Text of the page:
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HOPE Graduates Share Their Goals for Careers in Healthcare

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HOPE graduates pose for a photo with Dr. Hal Paz, executive vice president of Health Sciences and CEO of Stony Brook University Medicine, and Carol Gomes, CEO and chief operating officer of Stony Brook University Hospital, at the HOPE graduation and moving-up ceremony on May 10.

Eleven seniors from Brentwood, Longwood and Wyandanch schools graduated from Stony Brook Medicine’s Health Occupations Partnership for Excellence (HOPE) program on Tuesday, May 10. Five of the graduates will continue their studies at Stony Brook University.

Dr. Hal Paz, executive vice president of Health Sciences and CEO of Stony Brook University Medicine; Carol Gomes, CEO and chief operating officer of Stony Brook University Hospital; and Judith Brown Clarke, Stony Brook’s vice president for equity and inclusion and chief diversity officer, delivered remarks to more than 70 guests, including the students and their families, and teachers and administrators from the schools.

“We are here to celebrate your graduation today, but I want you to also consider how your very acceptance to this program is an accomplishment worthy of reflection,” Dr. Paz said. “A competitive program with applicants from several school districts, we saw something special in each one of you, and I hope you carry that knowledge forward wherever your future takes you.”

Since 2005, the HOPE program has offered insight and mentorship to students interested in pursuing careers in healthcare. The program seeks to decrease healthcare disparities by increasing the number of healthcare providers from underserved and underrepresented communities. To date, the program has launched the college careers of nearly 200 young people from Long Island. 

Gomes, who has been involved in the program since its inception, reflected on how the program continues to thrive and the important role it plays in recruiting a new generation of professionals.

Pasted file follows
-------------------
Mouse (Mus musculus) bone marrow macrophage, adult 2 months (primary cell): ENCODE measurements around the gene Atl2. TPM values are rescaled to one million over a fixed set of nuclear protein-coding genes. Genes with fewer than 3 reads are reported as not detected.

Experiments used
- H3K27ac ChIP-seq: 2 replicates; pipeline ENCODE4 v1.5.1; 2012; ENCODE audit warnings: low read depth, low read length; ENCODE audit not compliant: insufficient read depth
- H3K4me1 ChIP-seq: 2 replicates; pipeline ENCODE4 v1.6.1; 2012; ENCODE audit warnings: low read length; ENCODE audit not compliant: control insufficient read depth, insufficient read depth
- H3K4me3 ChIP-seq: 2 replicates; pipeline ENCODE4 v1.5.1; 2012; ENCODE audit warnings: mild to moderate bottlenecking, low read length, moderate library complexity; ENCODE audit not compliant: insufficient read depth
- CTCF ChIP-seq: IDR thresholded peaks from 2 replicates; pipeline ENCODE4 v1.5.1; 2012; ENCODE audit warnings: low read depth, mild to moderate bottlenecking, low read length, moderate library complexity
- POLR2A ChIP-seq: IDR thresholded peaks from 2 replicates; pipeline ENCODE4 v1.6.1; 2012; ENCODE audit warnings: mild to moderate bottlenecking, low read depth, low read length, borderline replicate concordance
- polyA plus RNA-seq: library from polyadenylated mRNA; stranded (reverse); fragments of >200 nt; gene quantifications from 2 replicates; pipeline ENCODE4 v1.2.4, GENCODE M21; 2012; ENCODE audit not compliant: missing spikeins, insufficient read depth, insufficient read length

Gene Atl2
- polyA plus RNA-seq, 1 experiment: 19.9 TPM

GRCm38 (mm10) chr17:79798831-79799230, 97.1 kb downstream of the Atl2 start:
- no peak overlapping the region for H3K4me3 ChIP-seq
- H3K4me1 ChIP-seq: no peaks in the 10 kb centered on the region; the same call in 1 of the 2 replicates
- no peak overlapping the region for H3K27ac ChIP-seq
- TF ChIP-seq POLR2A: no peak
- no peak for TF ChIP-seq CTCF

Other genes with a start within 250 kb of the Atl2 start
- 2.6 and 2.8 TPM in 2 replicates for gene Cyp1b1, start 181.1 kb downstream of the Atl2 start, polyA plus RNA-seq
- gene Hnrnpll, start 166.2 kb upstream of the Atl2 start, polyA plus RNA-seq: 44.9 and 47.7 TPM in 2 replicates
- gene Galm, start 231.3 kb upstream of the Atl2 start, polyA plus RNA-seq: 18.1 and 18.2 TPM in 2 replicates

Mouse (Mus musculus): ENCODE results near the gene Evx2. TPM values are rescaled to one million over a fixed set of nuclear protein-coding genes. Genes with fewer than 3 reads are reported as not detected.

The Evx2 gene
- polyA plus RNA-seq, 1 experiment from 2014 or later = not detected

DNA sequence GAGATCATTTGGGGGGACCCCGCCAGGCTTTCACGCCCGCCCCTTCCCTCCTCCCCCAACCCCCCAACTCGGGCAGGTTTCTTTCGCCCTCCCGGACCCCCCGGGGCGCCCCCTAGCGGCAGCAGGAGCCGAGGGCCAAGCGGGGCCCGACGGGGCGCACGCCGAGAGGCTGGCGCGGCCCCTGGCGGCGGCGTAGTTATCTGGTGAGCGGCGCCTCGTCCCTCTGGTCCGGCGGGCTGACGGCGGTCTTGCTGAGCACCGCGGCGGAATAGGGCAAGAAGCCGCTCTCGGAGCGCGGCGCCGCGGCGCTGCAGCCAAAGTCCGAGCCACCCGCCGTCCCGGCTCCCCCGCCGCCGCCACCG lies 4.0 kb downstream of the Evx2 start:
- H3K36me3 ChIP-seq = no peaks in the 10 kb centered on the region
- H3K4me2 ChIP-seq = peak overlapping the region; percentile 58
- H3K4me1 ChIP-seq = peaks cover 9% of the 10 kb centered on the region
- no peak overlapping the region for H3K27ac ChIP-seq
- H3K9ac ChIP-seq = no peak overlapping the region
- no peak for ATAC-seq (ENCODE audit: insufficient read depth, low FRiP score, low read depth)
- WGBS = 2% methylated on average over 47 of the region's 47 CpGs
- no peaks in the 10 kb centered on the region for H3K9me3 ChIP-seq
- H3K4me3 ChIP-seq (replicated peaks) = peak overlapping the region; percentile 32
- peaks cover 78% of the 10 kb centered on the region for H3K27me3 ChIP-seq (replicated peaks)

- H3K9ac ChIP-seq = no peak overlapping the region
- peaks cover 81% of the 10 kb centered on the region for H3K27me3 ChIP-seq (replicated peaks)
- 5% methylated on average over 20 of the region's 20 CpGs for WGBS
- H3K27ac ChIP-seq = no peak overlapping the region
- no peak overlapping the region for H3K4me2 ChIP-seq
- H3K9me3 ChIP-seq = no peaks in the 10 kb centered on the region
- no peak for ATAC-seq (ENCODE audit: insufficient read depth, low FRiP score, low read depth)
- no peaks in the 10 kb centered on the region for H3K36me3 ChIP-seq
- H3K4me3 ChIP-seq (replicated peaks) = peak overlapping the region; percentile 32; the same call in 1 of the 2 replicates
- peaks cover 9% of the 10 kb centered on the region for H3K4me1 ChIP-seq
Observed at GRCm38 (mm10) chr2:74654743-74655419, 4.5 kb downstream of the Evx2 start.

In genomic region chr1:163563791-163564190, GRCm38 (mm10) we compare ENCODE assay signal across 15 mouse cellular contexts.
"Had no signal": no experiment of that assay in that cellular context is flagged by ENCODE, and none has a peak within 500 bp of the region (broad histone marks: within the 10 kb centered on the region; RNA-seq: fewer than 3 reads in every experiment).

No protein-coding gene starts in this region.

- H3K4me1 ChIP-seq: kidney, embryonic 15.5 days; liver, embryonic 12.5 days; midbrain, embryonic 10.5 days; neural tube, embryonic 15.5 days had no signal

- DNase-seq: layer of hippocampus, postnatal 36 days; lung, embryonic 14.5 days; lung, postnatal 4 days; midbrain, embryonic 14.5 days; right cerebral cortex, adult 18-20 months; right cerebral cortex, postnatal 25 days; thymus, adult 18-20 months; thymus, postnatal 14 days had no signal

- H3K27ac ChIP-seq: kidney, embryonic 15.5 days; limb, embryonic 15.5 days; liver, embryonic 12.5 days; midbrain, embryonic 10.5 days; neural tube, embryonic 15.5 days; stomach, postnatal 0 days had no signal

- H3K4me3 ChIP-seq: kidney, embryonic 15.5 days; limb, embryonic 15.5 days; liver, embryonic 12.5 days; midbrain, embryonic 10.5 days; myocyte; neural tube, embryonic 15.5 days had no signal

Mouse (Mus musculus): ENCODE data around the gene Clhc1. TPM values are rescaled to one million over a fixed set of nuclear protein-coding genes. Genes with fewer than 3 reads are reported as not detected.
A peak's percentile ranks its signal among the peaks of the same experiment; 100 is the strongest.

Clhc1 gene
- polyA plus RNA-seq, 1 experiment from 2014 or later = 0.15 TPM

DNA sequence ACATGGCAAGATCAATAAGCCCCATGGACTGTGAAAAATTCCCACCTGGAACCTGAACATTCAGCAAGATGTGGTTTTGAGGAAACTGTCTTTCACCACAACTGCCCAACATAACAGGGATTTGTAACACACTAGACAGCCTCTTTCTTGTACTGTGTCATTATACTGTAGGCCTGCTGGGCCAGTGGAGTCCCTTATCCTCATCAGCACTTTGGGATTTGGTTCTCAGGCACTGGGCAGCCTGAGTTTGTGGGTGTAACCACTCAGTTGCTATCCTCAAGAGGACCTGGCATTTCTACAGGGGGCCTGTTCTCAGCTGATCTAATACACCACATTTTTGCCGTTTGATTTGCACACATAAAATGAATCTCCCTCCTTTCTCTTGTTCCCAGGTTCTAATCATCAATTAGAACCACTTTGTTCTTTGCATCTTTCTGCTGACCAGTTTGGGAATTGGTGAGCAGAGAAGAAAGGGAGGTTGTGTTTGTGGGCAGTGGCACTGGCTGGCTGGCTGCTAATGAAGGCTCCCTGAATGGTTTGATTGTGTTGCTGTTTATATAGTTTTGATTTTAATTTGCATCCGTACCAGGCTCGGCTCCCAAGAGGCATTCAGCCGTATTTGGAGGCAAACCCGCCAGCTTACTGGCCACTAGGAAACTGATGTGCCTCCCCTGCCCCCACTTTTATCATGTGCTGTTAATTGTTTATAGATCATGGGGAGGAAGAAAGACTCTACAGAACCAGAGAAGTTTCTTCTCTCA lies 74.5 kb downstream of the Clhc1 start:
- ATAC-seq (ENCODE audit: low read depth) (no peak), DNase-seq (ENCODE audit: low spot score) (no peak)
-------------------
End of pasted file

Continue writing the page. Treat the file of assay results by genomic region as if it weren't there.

“I hope it renews your commitment to embarking on a career in healthcare, because although you will be starting your next chapter in a very different world from the one you expected, it is a world that needs you,” Gomes said. 

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Mia Wattley, a graduating senior from Longwood High School, presents her vision board at the HOPE graduation and moving-up ceremony.

Each of the seniors presented vision boards that showcased their passions, presentations from the program that they found particularly impactful for them, and their future goals. Rosa Melendez, a graduating senior from Wyandanch, thanked the program for introducing her to different career paths and providing her with hands-on learning opportunities. Melendez will continue her studies at Stony Brook in the fall. 

“One of the biggest things they teach us in Wyandanch is perseverance, because sadly not only do we not get a lot of mentorship, but we also don’t get a lot of hope,” Melendez said. “So HOPE has given me that hope. A lot of people don’t think of us as being able to be doctors. We are the underdogs. … Being able to see all of these doctors … was something really amazing.” 

Seniors in the program met with presenters from Undergraduate Admissions; Pre-Health Advising; School of Social Welfare; Biomedical Engineering; Pediatrics; Stony Brook Cancer Center; School of Health Professions; the Career Center; Psychiatry; and the School of Dental Medicine. 

Juniors in the program received seven weeks of SAT prep in English and math. They were recognized as moving up to seniors with a certificate and will be returning in the fall to complete the two-year program.

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HOPE juniors from Longwood and Brentwood High Schools celebrate their moving up to seniors at a ceremony on May 10.

The HOPE program is planned and managed by the Stony Brook University & Hospital Community Relations Office and runs after school for approximately 20 weeks during the academic year. The graduation ceremony was held at the Student Activities Center ballroom to allow for social distancing. 

Brown Clarke noted the importance of cultural trust and seeing providers who look like the people they are caring for. 

“Your patients are already waiting for you,” she told the students. 

— Erika Karp

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